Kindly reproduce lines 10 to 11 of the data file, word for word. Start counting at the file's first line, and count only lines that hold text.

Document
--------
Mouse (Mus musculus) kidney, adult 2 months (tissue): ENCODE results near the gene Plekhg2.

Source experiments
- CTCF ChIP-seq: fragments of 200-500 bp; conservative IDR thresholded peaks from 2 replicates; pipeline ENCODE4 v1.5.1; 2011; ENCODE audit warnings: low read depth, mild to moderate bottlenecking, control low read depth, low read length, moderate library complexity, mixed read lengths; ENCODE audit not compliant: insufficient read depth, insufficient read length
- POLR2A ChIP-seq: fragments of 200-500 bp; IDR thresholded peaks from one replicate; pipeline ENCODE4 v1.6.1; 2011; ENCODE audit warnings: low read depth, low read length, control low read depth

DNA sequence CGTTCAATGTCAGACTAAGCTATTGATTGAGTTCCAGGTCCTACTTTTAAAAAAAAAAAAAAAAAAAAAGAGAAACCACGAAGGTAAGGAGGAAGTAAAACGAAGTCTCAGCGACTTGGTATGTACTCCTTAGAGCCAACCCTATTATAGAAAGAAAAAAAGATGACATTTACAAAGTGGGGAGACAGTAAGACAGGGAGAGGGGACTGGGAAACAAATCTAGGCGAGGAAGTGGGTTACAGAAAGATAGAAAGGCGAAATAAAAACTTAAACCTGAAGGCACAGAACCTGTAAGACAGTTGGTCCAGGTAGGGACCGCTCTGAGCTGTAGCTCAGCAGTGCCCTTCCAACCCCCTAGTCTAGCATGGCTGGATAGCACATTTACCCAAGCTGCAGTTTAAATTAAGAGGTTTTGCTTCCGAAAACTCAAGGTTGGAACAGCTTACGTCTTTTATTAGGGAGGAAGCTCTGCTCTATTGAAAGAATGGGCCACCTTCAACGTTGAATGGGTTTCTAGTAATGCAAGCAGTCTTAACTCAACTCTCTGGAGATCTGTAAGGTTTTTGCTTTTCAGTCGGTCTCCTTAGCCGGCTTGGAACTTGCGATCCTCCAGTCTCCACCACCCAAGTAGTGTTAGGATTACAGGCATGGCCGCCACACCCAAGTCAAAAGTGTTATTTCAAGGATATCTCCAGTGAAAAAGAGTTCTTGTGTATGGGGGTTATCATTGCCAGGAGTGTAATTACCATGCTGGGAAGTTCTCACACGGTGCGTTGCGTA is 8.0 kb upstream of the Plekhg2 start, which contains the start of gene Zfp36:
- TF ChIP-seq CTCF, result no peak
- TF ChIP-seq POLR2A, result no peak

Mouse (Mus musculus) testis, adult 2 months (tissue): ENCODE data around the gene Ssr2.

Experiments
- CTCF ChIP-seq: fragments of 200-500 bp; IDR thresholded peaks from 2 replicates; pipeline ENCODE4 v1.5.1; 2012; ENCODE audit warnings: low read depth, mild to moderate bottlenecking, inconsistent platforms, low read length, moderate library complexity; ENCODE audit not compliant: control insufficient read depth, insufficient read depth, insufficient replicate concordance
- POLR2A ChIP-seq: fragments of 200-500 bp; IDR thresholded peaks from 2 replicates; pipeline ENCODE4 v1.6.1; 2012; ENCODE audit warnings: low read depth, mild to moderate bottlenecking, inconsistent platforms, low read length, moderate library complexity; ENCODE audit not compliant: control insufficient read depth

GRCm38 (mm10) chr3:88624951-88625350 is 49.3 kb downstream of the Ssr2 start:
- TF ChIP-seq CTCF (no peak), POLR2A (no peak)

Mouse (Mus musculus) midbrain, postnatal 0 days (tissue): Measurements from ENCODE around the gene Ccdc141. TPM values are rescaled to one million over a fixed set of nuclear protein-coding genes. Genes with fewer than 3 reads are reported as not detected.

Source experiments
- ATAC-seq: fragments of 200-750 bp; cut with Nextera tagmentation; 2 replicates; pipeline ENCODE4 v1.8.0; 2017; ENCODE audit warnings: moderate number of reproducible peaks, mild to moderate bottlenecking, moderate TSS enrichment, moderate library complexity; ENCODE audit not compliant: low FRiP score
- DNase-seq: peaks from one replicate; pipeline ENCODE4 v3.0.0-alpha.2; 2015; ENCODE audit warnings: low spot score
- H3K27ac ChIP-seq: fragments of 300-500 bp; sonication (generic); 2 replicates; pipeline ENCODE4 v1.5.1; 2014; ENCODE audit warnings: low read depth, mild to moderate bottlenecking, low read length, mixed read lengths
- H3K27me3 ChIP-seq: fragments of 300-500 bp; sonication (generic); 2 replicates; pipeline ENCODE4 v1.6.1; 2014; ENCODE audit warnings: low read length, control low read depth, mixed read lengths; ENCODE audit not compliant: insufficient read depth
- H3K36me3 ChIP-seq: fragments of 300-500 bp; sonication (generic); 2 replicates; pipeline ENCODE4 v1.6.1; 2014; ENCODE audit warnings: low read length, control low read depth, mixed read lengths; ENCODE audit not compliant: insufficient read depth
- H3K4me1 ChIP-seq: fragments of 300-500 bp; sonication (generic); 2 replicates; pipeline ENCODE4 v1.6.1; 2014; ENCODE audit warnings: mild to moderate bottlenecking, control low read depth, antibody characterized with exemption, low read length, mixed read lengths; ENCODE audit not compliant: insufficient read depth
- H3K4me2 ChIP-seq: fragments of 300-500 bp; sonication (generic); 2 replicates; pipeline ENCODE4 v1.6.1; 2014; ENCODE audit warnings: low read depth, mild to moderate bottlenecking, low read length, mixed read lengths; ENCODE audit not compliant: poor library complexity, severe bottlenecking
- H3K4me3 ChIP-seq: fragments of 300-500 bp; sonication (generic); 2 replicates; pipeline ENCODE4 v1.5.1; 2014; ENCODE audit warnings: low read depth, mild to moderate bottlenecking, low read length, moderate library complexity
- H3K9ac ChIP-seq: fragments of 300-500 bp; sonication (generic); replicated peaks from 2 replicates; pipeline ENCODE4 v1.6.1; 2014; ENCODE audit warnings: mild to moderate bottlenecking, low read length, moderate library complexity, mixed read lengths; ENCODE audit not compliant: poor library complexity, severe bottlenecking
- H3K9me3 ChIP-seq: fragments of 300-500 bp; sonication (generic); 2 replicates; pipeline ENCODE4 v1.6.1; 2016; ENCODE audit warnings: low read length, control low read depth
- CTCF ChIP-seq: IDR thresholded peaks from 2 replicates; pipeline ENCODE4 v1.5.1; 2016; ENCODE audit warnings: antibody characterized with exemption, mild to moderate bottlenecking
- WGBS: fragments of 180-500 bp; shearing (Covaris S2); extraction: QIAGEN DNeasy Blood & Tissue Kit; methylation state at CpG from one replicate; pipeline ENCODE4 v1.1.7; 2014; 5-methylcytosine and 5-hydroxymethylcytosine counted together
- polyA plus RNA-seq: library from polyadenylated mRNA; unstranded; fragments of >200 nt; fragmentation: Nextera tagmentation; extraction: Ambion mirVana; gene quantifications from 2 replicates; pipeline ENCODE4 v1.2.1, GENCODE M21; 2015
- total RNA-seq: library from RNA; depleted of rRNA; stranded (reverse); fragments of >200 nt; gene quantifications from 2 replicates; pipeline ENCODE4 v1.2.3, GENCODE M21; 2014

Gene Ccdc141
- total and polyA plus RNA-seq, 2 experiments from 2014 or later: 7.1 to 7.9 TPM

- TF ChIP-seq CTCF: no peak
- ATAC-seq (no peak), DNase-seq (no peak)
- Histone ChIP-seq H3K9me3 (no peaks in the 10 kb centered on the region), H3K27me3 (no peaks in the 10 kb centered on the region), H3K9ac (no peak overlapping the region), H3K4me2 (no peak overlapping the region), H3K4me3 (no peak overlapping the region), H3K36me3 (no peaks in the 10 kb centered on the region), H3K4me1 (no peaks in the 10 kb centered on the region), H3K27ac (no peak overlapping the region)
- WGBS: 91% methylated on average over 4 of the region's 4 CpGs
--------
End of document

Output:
- CTCF ChIP-seq: fragments of 200-500 bp; IDR thresholded peaks from 2 replicates; pipeline ENCODE4 v1.5.1; 2012; ENCODE audit warnings: low read depth, mild to moderate bottlenecking, inconsistent platforms, low read length, moderate library complexity; ENCODE audit not compliant: control insufficient read depth, insufficient read depth, insufficient replicate concordance
- POLR2A ChIP-seq: fragments of 200-500 bp; IDR thresholded peaks from 2 replicates; pipeline ENCODE4 v1.6.1; 2012; ENCODE audit warnings: low read depth, mild to moderate bottlenecking, inconsistent platforms, low read length, moderate library complexity; ENCODE audit not compliant: control insufficient read depth